Cyber security is no longer an option for small business owners – it‘s a necessity. Cyber threats are rising, and small businesses must stay ahead of the curve to protect their data and networks from malicious actors.
This show will uncover the most dangerous cyber threats to small businesses and what steps you can take to stay secure.
Ransomware Attacks Ransomware attacks are one of the most dangerous cyber threats to small businesses. Ransomware is malicious software (malware) that‘s typically delivered via malicious links or email attachments. Once installed on a network, the ransomware will encrypt all of the data and demand a ransom from the victim before releasing the data. To stay safe from ransomware, all small businesses should educate their employees about the dangers of clicking on malicious links or opening unexpected email attachments.
Additionally, businesses should back up their data frequently and ensure that all software is up–to–date.
Phishing Scams Phishing is a type of attack designed to steal sensitive information, such as usernames, passwords, and credit card numbers. In phishing attacks, cybercriminals will send out emails pretending to be from a legitimate source, such as a bank or government agency, asking the recipient to click on a malicious link or provide confidential information. To stay safe from phishing attacks, small businesses should educate their employees about the dangers of clicking on suspicious links and ensure that all emails sent out to customers are legitimate.
Advanced Persistent Threats (APTs) Advanced persistent threats (APTs) are malicious cyber attacks designed to steal data or sabotage systems. APTs are often targeted and can be challenging to detect and remove. To stay safe from APTs, small businesses should use strong passwords, regularly update their software, and perform regular security audits.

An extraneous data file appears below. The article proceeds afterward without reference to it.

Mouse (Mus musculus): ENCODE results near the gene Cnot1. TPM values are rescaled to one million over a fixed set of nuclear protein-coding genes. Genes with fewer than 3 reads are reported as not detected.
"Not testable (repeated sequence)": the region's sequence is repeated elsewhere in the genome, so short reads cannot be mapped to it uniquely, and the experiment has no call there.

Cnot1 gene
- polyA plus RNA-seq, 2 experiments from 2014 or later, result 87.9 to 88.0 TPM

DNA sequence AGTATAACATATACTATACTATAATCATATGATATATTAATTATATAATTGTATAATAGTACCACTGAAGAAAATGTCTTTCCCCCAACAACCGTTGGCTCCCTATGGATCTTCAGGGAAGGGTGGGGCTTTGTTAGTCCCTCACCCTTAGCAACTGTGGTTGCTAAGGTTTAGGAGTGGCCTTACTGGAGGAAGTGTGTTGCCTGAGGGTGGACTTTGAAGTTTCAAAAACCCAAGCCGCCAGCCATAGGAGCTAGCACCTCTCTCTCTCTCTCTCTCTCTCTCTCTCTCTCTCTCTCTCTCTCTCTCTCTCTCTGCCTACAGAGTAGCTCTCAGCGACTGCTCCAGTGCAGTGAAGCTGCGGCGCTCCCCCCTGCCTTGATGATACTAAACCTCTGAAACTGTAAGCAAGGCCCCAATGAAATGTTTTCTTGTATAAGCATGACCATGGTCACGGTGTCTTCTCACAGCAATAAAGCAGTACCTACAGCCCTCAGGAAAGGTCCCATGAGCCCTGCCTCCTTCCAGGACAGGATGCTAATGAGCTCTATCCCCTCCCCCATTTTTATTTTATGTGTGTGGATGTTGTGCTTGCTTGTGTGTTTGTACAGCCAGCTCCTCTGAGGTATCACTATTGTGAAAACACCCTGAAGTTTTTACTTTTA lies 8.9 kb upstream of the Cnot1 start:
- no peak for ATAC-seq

Insider Threats Insider threats occur when employees or contractors deliberately or inadvertently exploit the data or resources of a company. To prevent insider threats, small business owners should ensure that all employees and contractors know the company‘s security policies and procedures.
Additionally, businesses should have clear data access and security policies and implement security measures, such as two–factor authentication.
Distributed Denial of Service (DDoS) Attacks Distributed denial of service (DDoS) attacks are designed to overwhelm a network with traffic, causing it to become unavailable to legitimate users. To stay safe from DDoS attacks, small businesses should ensure adequate network security measures, such as firewalls and intrusion detection systems. Additionally, companies should have the plan to respond to a DDoS attack, such as enlisting the help of a DDoS protection service.
IoT Botnets are networks of Internet–connected devices, such as surveillance cameras and smart thermostats, that are used to send spam or launch denial-of-service attacks. To stay safe from IoT botnets, small business owners should ensure that all Internet–connected devices are up–to–date and properly configured with strong passwords.
Additionally, businesses should take steps to monitor and secure their networks, such as using a virtual private network (VPN) or implementing network access control (NAC) systems. In conclusion, small businesses need to stay ahead of the curve regarding cyber security.
By understanding the most dangerous cyber threats, companies can take the necessary steps to protect themselves from malicious actors. Additionally, businesses should ensure that their employees have educated on cybersecurity best practices, such as avoiding clicking on suspicious links or opening unexpected email attachments. By staying ahead of the curve, small businesses can protect themselves from cyber threats and ensure the safety of their data and networks.